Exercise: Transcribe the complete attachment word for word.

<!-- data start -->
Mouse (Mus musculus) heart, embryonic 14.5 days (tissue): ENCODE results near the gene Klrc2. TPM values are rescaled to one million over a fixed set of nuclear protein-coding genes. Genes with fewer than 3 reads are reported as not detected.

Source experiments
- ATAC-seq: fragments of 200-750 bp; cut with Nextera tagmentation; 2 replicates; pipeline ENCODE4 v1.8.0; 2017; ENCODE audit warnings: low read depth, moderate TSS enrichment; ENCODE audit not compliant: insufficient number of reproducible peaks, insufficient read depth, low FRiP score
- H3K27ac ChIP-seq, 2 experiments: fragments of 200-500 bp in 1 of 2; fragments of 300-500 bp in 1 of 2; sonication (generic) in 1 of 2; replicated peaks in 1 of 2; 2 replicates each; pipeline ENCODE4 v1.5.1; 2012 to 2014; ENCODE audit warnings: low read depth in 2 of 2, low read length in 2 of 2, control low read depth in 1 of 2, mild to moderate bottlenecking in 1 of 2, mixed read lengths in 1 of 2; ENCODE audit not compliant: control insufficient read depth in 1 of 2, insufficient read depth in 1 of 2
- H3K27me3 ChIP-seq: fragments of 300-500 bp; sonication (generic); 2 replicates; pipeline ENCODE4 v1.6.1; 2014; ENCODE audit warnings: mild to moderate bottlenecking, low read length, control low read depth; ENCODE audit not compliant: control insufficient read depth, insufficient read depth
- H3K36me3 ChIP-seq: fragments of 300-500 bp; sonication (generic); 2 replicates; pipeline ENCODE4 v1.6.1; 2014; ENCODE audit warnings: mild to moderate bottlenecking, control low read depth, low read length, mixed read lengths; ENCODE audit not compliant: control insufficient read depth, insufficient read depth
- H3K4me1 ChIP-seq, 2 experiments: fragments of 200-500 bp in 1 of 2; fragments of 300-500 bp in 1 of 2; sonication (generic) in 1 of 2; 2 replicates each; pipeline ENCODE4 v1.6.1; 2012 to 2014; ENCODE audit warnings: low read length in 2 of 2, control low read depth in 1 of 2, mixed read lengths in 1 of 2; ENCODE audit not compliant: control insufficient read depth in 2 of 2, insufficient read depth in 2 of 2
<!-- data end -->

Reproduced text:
Mouse (Mus musculus) heart, embryonic 14.5 days (tissue): ENCODE results near the gene Klrc2. TPM values are rescaled to one million over a fixed set of nuclear protein-coding genes. Genes with fewer than 3 reads are reported as not detected.

Source experiments
- ATAC-seq: fragments of 200-750 bp; cut with Nextera tagmentation; 2 replicates; pipeline ENCODE4 v1.8.0; 2017; ENCODE audit warnings: low read depth, moderate TSS enrichment; ENCODE audit not compliant: insufficient number of reproducible peaks, insufficient read depth, low FRiP score
- H3K27ac ChIP-seq, 2 experiments: fragments of 200-500 bp in 1 of 2; fragments of 300-500 bp in 1 of 2; sonication (generic) in 1 of 2; replicated peaks in 1 of 2; 2 replicates each; pipeline ENCODE4 v1.5.1; 2012 to 2014; ENCODE audit warnings: low read depth in 2 of 2, low read length in 2 of 2, control low read depth in 1 of 2, mild to moderate bottlenecking in 1 of 2, mixed read lengths in 1 of 2; ENCODE audit not compliant: control insufficient read depth in 1 of 2, insufficient read depth in 1 of 2
- H3K27me3 ChIP-seq: fragments of 300-500 bp; sonication (generic); 2 replicates; pipeline ENCODE4 v1.6.1; 2014; ENCODE audit warnings: mild to moderate bottlenecking, low read length, control low read depth; ENCODE audit not compliant: control insufficient read depth, insufficient read depth
- H3K36me3 ChIP-seq: fragments of 300-500 bp; sonication (generic); 2 replicates; pipeline ENCODE4 v1.6.1; 2014; ENCODE audit warnings: mild to moderate bottlenecking, control low read depth, low read length, mixed read lengths; ENCODE audit not compliant: control insufficient read depth, insufficient read depth
- H3K4me1 ChIP-seq, 2 experiments: fragments of 200-500 bp in 1 of 2; fragments of 300-500 bp in 1 of 2; sonication (generic) in 1 of 2; 2 replicates each; pipeline ENCODE4 v1.6.1; 2012 to 2014; ENCODE audit warnings: low read length in 2 of 2, control low read depth in 1 of 2, mixed read lengths in 1 of 2; ENCODE audit not compliant: control insufficient read depth in 2 of 2, insufficient read depth in 2 of 2